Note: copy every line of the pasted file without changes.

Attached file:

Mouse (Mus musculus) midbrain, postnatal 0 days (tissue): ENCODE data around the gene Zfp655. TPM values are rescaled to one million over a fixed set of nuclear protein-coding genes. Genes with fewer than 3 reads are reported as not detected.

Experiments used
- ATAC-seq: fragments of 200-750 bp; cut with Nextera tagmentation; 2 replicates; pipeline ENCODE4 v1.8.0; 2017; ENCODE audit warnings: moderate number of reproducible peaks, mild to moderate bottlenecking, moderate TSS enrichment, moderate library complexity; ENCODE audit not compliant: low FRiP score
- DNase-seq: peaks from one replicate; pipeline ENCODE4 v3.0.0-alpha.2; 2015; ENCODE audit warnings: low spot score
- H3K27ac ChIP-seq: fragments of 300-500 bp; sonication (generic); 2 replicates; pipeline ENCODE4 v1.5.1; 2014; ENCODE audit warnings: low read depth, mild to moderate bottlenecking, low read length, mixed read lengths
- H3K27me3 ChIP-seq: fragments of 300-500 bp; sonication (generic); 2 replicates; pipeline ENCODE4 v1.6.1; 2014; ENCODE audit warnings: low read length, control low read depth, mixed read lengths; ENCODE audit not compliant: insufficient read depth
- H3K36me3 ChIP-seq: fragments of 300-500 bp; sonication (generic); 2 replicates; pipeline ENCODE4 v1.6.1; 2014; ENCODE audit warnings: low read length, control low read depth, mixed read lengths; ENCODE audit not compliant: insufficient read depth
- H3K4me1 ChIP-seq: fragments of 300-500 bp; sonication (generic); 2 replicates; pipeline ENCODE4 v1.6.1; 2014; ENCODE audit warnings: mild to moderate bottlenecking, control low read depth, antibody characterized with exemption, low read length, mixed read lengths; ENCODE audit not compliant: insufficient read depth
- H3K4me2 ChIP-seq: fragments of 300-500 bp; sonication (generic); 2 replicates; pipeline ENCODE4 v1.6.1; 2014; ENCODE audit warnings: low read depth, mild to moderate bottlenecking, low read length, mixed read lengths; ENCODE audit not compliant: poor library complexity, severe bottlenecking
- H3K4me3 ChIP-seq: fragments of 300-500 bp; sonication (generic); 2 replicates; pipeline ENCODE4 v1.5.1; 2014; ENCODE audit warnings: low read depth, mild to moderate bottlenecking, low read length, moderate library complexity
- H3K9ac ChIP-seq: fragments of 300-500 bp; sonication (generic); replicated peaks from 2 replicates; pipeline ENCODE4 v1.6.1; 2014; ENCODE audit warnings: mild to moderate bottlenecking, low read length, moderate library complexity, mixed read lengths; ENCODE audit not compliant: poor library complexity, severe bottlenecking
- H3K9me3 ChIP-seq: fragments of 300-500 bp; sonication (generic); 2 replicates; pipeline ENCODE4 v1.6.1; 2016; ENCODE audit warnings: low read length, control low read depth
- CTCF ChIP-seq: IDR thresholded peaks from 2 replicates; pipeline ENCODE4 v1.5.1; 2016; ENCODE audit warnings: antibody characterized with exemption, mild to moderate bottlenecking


Mouse (Mus musculus) midbrain, postnatal 0 days (tissue): ENCODE data around the gene Zfp655. TPM values are rescaled to one million over a fixed set of nuclear protein-coding genes. Genes with fewer than 3 reads are reported as not detected.

Experiments used
- ATAC-seq: fragments of 200-750 bp; cut with Nextera tagmentation; 2 replicates; pipeline ENCODE4 v1.8.0; 2017; ENCODE audit warnings: moderate number of reproducible peaks, mild to moderate bottlenecking, moderate TSS enrichment, moderate library complexity; ENCODE audit not compliant: low FRiP score
- DNase-seq: peaks from one replicate; pipeline ENCODE4 v3.0.0-alpha.2; 2015; ENCODE audit warnings: low spot score
- H3K27ac ChIP-seq: fragments of 300-500 bp; sonication (generic); 2 replicates; pipeline ENCODE4 v1.5.1; 2014; ENCODE audit warnings: low read depth, mild to moderate bottlenecking, low read length, mixed read lengths
- H3K27me3 ChIP-seq: fragments of 300-500 bp; sonication (generic); 2 replicates; pipeline ENCODE4 v1.6.1; 2014; ENCODE audit warnings: low read length, control low read depth, mixed read lengths; ENCODE audit not compliant: insufficient read depth
- H3K36me3 ChIP-seq: fragments of 300-500 bp; sonication (generic); 2 replicates; pipeline ENCODE4 v1.6.1; 2014; ENCODE audit warnings: low read length, control low read depth, mixed read lengths; ENCODE audit not compliant: insufficient read depth
- H3K4me1 ChIP-seq: fragments of 300-500 bp; sonication (generic); 2 replicates; pipeline ENCODE4 v1.6.1; 2014; ENCODE audit warnings: mild to moderate bottlenecking, control low read depth, antibody characterized with exemption, low read length, mixed read lengths; ENCODE audit not compliant: insufficient read depth
- H3K4me2 ChIP-seq: fragments of 300-500 bp; sonication (generic); 2 replicates; pipeline ENCODE4 v1.6.1; 2014; ENCODE audit warnings: low read depth, mild to moderate bottlenecking, low read length, mixed read lengths; ENCODE audit not compliant: poor library complexity, severe bottlenecking
- H3K4me3 ChIP-seq: fragments of 300-500 bp; sonication (generic); 2 replicates; pipeline ENCODE4 v1.5.1; 2014; ENCODE audit warnings: low read depth, mild to moderate bottlenecking, low read length, moderate library complexity
- H3K9ac ChIP-seq: fragments of 300-500 bp; sonication (generic); replicated peaks from 2 replicates; pipeline ENCODE4 v1.6.1; 2014; ENCODE audit warnings: mild to moderate bottlenecking, low read length, moderate library complexity, mixed read lengths; ENCODE audit not compliant: poor library complexity, severe bottlenecking
- H3K9me3 ChIP-seq: fragments of 300-500 bp; sonication (generic); 2 replicates; pipeline ENCODE4 v1.6.1; 2016; ENCODE audit warnings: low read length, control low read depth
- CTCF ChIP-seq: IDR thresholded peaks from 2 replicates; pipeline ENCODE4 v1.5.1; 2016; ENCODE audit warnings: antibody characterized with exemption, mild to moderate bottlenecking